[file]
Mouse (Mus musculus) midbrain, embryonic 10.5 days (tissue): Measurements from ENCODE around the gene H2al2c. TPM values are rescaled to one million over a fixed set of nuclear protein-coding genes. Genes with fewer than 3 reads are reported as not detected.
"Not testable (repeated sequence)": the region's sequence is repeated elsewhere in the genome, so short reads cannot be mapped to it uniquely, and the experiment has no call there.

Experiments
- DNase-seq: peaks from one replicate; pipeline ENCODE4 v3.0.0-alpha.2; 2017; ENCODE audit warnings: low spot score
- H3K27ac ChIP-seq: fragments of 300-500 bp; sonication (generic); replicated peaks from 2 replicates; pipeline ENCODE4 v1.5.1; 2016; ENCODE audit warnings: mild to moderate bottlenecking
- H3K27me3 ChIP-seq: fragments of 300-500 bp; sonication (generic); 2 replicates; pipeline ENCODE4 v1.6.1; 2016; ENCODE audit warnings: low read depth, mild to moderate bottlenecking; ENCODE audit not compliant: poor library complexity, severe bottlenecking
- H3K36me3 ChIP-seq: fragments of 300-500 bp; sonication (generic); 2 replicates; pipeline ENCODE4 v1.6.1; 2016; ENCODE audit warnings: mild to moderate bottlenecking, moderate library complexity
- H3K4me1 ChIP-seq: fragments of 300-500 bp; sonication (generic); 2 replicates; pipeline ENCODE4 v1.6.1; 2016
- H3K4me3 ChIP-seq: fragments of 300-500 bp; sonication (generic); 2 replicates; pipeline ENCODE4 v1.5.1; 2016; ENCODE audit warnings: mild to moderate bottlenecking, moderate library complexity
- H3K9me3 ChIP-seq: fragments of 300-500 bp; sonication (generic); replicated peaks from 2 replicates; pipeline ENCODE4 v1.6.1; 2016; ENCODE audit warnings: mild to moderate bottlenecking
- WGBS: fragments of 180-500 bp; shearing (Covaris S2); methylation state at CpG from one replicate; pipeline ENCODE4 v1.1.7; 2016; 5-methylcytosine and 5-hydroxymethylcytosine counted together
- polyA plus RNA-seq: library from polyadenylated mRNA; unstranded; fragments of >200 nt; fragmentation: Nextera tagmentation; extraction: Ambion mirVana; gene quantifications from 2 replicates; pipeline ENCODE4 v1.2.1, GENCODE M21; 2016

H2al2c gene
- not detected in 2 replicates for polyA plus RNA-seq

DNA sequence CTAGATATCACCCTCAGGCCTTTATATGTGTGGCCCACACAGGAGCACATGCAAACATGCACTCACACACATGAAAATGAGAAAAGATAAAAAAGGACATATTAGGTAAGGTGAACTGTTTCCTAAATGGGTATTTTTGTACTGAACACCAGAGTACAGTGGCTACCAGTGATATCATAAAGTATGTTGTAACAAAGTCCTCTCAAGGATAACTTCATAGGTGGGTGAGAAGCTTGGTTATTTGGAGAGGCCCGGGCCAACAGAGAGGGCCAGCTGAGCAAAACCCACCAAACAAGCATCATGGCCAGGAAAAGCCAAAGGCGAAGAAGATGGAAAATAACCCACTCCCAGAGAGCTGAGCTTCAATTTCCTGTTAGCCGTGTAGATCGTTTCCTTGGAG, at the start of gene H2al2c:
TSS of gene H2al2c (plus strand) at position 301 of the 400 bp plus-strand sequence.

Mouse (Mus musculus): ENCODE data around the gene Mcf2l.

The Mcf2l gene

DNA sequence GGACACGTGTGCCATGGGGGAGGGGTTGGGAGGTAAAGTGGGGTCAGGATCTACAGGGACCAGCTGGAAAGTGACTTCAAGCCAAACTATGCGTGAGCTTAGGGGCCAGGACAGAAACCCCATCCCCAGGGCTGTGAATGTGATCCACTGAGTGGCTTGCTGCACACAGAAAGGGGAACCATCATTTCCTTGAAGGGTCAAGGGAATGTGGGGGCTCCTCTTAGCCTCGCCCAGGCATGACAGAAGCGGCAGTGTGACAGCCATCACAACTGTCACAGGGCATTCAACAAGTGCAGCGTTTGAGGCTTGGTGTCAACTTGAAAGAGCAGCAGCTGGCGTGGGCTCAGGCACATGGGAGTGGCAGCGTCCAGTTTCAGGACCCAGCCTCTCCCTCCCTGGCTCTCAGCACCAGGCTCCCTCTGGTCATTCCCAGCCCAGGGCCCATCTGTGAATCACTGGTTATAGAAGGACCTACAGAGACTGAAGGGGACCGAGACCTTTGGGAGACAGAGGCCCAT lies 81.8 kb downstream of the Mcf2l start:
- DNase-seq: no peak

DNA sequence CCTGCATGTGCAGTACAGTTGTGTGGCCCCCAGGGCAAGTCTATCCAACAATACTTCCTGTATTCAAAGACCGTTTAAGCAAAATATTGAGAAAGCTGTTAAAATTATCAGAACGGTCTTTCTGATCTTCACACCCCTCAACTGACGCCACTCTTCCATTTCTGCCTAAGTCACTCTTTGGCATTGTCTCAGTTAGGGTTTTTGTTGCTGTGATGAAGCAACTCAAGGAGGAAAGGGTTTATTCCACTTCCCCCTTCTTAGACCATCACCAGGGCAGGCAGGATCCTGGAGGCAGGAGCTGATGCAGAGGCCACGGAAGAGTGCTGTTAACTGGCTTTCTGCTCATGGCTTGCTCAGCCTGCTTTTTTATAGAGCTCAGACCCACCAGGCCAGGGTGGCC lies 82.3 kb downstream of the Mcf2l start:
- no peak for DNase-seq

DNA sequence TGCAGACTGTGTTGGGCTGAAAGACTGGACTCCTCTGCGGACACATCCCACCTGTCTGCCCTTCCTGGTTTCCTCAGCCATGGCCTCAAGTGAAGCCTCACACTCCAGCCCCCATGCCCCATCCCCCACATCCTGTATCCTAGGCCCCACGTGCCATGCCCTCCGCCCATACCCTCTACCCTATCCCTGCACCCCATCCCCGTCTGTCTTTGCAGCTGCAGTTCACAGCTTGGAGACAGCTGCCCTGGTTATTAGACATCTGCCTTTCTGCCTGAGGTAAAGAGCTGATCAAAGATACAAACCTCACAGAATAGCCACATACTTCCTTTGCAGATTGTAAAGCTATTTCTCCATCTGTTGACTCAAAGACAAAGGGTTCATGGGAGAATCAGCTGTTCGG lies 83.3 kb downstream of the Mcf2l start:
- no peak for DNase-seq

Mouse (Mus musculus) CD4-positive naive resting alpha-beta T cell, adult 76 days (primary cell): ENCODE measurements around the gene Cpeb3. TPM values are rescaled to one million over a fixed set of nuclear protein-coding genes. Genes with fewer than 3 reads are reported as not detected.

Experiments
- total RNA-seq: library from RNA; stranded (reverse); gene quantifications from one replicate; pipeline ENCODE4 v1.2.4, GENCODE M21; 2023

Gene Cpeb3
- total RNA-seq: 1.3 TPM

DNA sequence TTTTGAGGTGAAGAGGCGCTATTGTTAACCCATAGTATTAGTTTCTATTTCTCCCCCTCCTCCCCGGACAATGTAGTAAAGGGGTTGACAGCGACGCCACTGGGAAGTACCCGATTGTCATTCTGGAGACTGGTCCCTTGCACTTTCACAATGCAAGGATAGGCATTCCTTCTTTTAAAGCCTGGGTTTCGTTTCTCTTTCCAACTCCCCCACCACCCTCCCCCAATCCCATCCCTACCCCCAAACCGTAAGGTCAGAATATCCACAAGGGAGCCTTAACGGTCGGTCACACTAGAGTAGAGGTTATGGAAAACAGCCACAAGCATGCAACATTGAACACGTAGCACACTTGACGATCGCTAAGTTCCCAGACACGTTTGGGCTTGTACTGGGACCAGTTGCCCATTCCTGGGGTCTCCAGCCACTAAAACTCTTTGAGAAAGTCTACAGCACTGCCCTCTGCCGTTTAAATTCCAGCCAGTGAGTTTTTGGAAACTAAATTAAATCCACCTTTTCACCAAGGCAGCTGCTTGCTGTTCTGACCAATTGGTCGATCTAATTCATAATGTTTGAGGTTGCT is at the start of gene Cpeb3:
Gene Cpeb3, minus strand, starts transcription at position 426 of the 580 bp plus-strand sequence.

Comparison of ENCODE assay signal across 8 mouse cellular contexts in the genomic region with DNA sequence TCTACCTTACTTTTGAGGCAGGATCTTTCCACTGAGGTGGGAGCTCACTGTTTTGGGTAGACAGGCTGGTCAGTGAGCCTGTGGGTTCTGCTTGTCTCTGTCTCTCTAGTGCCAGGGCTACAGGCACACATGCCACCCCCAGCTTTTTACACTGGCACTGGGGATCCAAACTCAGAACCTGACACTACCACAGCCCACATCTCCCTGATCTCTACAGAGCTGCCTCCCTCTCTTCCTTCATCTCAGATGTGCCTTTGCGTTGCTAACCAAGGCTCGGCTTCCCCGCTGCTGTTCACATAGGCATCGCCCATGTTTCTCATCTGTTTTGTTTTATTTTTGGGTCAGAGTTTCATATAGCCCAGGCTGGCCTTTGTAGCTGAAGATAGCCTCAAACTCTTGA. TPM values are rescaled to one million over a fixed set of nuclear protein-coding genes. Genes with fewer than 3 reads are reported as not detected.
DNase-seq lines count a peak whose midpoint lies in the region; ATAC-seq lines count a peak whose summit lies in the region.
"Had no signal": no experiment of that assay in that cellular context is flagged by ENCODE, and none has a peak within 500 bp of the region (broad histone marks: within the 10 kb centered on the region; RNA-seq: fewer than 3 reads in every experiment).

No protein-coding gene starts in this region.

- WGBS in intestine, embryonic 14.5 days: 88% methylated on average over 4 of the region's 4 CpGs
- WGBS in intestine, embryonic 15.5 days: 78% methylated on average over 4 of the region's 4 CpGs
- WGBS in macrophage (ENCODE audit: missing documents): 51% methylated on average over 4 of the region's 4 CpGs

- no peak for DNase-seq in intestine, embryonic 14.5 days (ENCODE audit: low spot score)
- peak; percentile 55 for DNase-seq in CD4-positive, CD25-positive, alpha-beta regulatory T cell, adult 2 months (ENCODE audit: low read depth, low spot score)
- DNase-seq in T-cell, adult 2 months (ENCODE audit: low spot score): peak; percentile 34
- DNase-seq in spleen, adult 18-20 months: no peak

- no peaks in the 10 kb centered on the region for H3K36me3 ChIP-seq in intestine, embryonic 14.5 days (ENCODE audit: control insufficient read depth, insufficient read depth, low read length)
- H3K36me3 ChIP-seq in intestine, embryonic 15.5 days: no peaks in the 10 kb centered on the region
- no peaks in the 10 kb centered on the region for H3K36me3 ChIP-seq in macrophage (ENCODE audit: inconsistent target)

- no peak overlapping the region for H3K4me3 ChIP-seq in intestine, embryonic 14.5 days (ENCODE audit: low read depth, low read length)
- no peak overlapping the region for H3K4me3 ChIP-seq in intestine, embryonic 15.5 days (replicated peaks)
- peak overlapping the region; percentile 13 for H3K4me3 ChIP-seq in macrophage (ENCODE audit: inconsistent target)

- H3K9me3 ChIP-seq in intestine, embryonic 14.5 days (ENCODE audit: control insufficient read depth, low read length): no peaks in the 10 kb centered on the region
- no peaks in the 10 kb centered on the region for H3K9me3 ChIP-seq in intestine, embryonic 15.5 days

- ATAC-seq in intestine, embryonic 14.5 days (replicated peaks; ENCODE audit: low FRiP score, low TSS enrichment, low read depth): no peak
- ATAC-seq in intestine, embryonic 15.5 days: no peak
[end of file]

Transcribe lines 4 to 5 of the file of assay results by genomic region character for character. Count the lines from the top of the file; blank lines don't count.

- DNase-seq: peaks from one replicate; pipeline ENCODE4 v3.0.0-alpha.2; 2017; ENCODE audit warnings: low spot score
- H3K27ac ChIP-seq: fragments of 300-500 bp; sonication (generic); replicated peaks from 2 replicates; pipeline ENCODE4 v1.5.1; 2016; ENCODE audit warnings: mild to moderate bottlenecking